Some in Dry Somalia Break Ramadan Fast With Little but Water

Local NGO prepare Iftar food for people at an internally displaced people camp on the outskirts of Mogadishu, Somalia, Friday, March 24, 2023. This year's holy month of Ramadan coincides with the longest drought on record in Somalia. (AP Photo/Farah Abdi Warsameh)
Local NGO prepare Iftar food for people at an internally displaced people camp on the outskirts of Mogadishu, Somalia, Friday, March 24, 2023. This year's holy month of Ramadan coincides with the longest drought on record in Somalia. (AP Photo/Farah Abdi Warsameh)
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Some in Dry Somalia Break Ramadan Fast With Little but Water

Local NGO prepare Iftar food for people at an internally displaced people camp on the outskirts of Mogadishu, Somalia, Friday, March 24, 2023. This year's holy month of Ramadan coincides with the longest drought on record in Somalia. (AP Photo/Farah Abdi Warsameh)
Local NGO prepare Iftar food for people at an internally displaced people camp on the outskirts of Mogadishu, Somalia, Friday, March 24, 2023. This year's holy month of Ramadan coincides with the longest drought on record in Somalia. (AP Photo/Farah Abdi Warsameh)

This year’s holy month of Ramadan coincides with the longest drought on record in Somalia. As the sun sets and Muslims around the world gather to break their daily fasts with generous dinners, Hadiiq Abdulle Mohamed and her family have just water and whatever food might be at hand.

Mohamed is among more than 1 million Somalis who have fled their homes in search of help while an estimated 43,000 people died last year alone. She and her husband and their six children now take refuge in one of the growing displacement camps around the capital, Mogadishu.

Ramadan brought an increase in food prices for a country already struggling with inflation caused in part by Russia’s invasion of Ukraine and the withering of local crops by five consecutive failed rainy seasons. Millions of livestock that are central to people’s diets have died, The Associated Press reported.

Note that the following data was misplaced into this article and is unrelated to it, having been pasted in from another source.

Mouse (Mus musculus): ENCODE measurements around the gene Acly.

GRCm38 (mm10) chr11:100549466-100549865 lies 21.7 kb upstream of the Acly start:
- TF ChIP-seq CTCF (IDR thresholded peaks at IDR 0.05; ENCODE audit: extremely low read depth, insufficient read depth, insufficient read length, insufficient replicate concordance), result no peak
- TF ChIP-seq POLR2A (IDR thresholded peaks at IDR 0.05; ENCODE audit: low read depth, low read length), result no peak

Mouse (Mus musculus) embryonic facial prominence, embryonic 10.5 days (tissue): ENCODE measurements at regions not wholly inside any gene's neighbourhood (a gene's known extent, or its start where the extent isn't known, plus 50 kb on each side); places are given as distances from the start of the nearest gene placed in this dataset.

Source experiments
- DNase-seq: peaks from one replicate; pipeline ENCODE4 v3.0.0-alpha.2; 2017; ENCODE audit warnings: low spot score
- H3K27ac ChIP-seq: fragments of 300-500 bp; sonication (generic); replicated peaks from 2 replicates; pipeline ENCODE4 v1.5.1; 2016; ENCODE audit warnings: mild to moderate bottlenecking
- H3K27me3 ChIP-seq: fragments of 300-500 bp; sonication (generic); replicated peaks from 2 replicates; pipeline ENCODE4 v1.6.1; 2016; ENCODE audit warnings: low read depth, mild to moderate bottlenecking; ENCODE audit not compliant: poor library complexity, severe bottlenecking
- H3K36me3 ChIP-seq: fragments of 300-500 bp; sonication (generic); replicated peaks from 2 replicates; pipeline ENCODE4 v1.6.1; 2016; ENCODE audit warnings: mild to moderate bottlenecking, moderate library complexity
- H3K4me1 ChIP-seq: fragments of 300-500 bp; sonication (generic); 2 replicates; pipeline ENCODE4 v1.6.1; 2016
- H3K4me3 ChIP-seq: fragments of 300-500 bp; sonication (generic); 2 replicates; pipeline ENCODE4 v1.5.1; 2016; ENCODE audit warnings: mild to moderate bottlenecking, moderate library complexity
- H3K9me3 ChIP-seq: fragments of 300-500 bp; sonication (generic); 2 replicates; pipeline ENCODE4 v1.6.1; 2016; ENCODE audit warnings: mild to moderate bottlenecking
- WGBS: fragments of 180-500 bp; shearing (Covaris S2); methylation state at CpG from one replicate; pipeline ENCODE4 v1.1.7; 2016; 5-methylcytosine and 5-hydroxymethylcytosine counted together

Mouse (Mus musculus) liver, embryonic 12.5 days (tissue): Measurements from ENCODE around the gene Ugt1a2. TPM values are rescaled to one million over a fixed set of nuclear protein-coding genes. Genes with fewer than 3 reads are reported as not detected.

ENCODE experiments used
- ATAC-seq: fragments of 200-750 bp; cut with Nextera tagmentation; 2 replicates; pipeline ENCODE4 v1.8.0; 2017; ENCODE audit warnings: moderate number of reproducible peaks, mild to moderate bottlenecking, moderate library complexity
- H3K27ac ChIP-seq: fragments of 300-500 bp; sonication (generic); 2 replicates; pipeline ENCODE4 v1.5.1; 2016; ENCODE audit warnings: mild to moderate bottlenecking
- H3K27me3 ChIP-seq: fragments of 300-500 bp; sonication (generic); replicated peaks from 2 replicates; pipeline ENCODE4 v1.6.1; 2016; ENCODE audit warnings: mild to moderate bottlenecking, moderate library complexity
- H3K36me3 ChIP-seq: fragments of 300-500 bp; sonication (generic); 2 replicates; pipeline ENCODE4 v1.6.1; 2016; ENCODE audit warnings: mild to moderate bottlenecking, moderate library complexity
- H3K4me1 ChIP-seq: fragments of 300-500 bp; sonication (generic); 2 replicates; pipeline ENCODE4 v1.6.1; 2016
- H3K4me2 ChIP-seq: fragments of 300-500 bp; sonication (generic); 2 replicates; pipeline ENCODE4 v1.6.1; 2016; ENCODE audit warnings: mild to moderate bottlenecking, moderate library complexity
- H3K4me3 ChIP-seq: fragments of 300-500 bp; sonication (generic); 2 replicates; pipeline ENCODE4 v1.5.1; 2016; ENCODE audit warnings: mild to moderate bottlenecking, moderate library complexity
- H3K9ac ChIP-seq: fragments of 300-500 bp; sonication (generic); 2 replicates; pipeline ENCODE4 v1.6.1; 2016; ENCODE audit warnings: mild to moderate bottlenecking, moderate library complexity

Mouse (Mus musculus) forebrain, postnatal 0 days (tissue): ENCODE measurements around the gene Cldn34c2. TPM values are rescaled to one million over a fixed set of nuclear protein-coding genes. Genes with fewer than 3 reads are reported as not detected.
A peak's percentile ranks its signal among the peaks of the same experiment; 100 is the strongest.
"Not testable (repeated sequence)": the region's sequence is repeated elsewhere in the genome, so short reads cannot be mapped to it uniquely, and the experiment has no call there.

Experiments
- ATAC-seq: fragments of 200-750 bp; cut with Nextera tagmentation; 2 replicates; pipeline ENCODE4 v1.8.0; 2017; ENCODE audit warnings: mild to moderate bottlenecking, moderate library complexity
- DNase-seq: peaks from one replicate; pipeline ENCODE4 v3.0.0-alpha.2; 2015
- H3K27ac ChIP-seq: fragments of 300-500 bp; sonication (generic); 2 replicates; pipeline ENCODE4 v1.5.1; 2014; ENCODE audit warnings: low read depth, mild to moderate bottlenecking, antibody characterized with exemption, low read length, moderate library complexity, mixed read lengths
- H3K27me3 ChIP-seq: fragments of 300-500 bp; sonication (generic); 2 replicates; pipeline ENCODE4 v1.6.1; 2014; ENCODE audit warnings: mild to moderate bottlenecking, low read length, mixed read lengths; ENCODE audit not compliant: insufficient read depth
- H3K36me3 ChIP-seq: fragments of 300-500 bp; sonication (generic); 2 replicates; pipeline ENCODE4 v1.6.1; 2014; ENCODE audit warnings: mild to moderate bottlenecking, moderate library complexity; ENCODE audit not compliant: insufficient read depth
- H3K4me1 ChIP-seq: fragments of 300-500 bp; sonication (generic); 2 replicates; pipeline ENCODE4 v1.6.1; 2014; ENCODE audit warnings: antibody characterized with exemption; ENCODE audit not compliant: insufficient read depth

Now food is even harder to come by for those displaced. For Ramadan, Mohamed and her family rely on well-wishers to provide their single meal a day. First, they break their fast with water and pieces of dates, then spoons of rice. Finally, they eat the donated meal of rice cooked with mixed meat, bruised banana and a small plastic bag of juice, which Mohamed waits in line for hours under the searing sun to obtain.

“I recall the Ramadan fast we had in the past when we were enjoying and prospering,” she said. “We would milk our goats, cook the ugali (maize porridge) and collard greens and drink water from our catchment. However, this year we are living in a camp, without plastic to cover us from rain, without food to eat, thirsty and experiencing drought. We have this small hot meal, but do you think that this can feed a family of six children, plus a mother and father? That is not possible.” The family once was prosperous and owned farmland and goats in a village about 140 kilometers (87 miles) west of the capital. Now they try to get by on the little money her husband makes by carrying goods in a wheelbarrow. But food prices have soared so much that his income is no longer enough to buy a 1 kilogram (2.2 pound) bag of rice.

The inflation in Somalia pinches the more well-off, too. The typical Ramadan fast-breaking meal includes samosas and other snacks; juice and tea and coffee; the main dish of rice or spaghetti or flatbread with camel, goat, chicken or fish; and finally, dessert.